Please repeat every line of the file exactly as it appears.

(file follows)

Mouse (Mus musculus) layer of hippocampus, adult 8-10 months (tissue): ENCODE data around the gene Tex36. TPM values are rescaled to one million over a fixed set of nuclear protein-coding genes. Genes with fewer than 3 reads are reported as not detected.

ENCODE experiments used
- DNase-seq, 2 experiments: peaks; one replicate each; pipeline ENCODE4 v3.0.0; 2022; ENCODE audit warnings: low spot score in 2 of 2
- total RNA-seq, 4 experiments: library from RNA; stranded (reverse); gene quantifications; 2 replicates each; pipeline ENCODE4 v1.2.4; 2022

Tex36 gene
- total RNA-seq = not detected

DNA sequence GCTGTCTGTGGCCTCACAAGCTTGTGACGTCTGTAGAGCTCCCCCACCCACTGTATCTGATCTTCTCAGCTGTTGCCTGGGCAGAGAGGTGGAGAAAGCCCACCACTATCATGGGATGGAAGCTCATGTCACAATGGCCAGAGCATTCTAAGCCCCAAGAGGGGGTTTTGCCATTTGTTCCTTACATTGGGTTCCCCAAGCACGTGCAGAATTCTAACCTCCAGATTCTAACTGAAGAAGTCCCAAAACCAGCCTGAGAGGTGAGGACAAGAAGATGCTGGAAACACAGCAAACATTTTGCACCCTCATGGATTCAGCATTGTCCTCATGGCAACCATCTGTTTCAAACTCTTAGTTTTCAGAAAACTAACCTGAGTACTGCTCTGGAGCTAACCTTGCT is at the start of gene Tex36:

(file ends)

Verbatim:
Mouse (Mus musculus) layer of hippocampus, adult 8-10 months (tissue): ENCODE data around the gene Tex36. TPM values are rescaled to one million over a fixed set of nuclear protein-coding genes. Genes with fewer than 3 reads are reported as not detected.

ENCODE experiments used
- DNase-seq, 2 experiments: peaks; one replicate each; pipeline ENCODE4 v3.0.0; 2022; ENCODE audit warnings: low spot score in 2 of 2
- total RNA-seq, 4 experiments: library from RNA; stranded (reverse); gene quantifications; 2 replicates each; pipeline ENCODE4 v1.2.4; 2022

Tex36 gene
- total RNA-seq = not detected

DNA sequence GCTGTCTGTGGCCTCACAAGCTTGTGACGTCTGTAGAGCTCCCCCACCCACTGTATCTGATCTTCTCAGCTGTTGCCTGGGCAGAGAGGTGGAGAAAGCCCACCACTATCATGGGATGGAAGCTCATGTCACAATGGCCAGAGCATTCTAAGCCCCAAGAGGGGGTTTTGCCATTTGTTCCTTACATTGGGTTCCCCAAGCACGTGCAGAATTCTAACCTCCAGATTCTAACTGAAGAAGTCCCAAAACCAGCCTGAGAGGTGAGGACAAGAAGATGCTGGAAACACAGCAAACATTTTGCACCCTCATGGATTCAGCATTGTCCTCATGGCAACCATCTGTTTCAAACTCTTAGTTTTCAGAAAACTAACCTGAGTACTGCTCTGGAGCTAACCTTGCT is at the start of gene Tex36: